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Kombu

Illustration

Preparation, uses, and tips

When kombu is added to the cooking water of dried beans, it helps beans cook faster and aids in digestion.

Buying and storing tips

Dehydrated kombu should be stored in an airtight container in a dark, dry place. Cooked kombu should be kept under refrigeration.

Varieties

There are several varieties of kombu, with the most popular variety being Japanese ma-kombu (Laminaria japonica). In Japan, kombu is used to make over 300 products, including condiments and teas.

Nutrition Highlights

Kombu, 3.5 oz. (100g)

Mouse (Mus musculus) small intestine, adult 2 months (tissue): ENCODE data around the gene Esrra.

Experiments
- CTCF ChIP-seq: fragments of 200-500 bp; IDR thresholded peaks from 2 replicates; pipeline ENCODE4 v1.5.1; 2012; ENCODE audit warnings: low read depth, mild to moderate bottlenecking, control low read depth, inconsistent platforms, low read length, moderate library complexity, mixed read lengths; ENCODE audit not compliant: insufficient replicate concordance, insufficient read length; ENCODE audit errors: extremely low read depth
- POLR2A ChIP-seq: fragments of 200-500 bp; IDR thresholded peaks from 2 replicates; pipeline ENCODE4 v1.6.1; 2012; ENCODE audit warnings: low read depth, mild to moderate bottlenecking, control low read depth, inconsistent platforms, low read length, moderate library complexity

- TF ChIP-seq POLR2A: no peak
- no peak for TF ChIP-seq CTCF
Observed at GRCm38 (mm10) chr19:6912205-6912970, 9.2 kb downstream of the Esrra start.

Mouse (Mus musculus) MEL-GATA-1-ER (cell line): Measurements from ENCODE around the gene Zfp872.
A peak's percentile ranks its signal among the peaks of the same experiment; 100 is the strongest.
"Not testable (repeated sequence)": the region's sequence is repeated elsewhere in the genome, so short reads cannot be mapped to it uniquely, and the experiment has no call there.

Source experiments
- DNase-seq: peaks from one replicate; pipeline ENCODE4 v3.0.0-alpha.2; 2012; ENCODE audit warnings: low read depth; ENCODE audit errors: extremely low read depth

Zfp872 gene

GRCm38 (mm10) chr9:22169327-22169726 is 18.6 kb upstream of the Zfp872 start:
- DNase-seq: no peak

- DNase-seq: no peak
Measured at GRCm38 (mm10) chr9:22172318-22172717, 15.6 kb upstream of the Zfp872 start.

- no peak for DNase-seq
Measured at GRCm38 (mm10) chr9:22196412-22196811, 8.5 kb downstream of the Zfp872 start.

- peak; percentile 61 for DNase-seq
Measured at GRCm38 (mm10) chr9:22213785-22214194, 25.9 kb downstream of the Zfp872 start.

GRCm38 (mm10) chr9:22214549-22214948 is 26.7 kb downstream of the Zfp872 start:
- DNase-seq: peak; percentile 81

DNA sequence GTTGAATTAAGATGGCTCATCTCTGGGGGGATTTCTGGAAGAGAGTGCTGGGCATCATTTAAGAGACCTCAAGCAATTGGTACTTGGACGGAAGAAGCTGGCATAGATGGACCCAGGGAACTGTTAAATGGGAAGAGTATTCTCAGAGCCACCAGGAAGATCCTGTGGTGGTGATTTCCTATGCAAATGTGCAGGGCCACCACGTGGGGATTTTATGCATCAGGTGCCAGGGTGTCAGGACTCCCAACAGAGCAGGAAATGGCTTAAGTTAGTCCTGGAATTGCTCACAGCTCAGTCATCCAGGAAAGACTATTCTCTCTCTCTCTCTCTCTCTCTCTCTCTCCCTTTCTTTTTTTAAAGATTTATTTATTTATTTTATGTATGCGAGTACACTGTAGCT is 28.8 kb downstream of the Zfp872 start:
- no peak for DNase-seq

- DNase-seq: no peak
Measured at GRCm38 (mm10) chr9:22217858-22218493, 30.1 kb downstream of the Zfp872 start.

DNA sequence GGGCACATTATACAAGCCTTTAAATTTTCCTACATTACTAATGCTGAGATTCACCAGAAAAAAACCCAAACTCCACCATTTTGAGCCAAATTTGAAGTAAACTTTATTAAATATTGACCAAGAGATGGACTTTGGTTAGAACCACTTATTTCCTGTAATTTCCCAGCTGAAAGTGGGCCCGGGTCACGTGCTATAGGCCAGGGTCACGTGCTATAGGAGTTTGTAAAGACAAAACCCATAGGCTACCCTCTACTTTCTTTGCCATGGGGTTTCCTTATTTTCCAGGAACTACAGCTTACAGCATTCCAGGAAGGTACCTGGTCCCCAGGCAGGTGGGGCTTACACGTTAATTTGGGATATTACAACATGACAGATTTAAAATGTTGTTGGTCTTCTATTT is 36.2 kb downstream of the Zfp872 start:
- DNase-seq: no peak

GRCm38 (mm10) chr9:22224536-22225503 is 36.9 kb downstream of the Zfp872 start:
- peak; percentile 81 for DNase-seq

Calories: 43
Protein: 1.7g
Carbohydrate: 9.6g
Total Fat: 0.6g
Fiber: 1.3g
*Excellent source of: Folate (180mcg)
*Good source of: Calcium (168mg), and Magnesium (121mg)

*Foods that are an “excellent source” of a particular nutrient provide 20% or more of the Recommended Daily Value. Foods that are a “good source” of a particular nutrient provide between 10 and 20% of the Recommended Daily Value.

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